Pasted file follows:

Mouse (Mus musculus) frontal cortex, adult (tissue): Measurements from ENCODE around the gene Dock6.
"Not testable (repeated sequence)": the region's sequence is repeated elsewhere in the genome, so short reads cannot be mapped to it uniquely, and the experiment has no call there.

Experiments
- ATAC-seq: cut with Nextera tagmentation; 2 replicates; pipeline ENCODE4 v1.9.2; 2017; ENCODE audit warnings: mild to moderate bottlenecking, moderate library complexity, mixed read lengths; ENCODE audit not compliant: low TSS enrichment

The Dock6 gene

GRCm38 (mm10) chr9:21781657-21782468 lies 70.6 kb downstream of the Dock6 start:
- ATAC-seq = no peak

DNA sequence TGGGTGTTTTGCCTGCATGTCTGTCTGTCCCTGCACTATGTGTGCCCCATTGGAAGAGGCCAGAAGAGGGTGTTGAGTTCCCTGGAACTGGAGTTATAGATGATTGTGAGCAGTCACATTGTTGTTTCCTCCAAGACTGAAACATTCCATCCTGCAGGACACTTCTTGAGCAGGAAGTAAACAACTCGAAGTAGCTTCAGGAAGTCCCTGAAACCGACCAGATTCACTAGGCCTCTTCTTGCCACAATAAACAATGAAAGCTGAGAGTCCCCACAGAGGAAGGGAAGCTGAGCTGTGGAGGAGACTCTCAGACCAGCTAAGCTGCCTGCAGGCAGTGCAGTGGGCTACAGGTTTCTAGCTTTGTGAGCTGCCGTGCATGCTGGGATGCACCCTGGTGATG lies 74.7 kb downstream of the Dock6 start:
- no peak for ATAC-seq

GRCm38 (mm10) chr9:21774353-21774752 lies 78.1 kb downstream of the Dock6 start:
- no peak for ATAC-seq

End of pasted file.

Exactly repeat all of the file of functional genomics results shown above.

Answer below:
Mouse (Mus musculus) frontal cortex, adult (tissue): Measurements from ENCODE around the gene Dock6.
"Not testable (repeated sequence)": the region's sequence is repeated elsewhere in the genome, so short reads cannot be mapped to it uniquely, and the experiment has no call there.

Experiments
- ATAC-seq: cut with Nextera tagmentation; 2 replicates; pipeline ENCODE4 v1.9.2; 2017; ENCODE audit warnings: mild to moderate bottlenecking, moderate library complexity, mixed read lengths; ENCODE audit not compliant: low TSS enrichment

The Dock6 gene

GRCm38 (mm10) chr9:21781657-21782468 lies 70.6 kb downstream of the Dock6 start:
- ATAC-seq = no peak

DNA sequence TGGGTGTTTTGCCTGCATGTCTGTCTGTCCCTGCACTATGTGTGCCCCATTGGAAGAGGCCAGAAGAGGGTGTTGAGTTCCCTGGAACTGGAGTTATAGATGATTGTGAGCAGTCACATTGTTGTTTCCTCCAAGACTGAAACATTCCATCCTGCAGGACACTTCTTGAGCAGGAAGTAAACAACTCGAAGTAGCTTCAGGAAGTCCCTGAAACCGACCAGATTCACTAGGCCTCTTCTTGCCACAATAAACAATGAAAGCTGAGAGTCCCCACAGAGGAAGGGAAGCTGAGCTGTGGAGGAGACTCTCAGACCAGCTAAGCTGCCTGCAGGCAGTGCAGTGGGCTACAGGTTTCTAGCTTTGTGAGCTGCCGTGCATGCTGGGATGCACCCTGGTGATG lies 74.7 kb downstream of the Dock6 start:
- no peak for ATAC-seq

GRCm38 (mm10) chr9:21774353-21774752 lies 78.1 kb downstream of the Dock6 start:
- no peak for ATAC-seq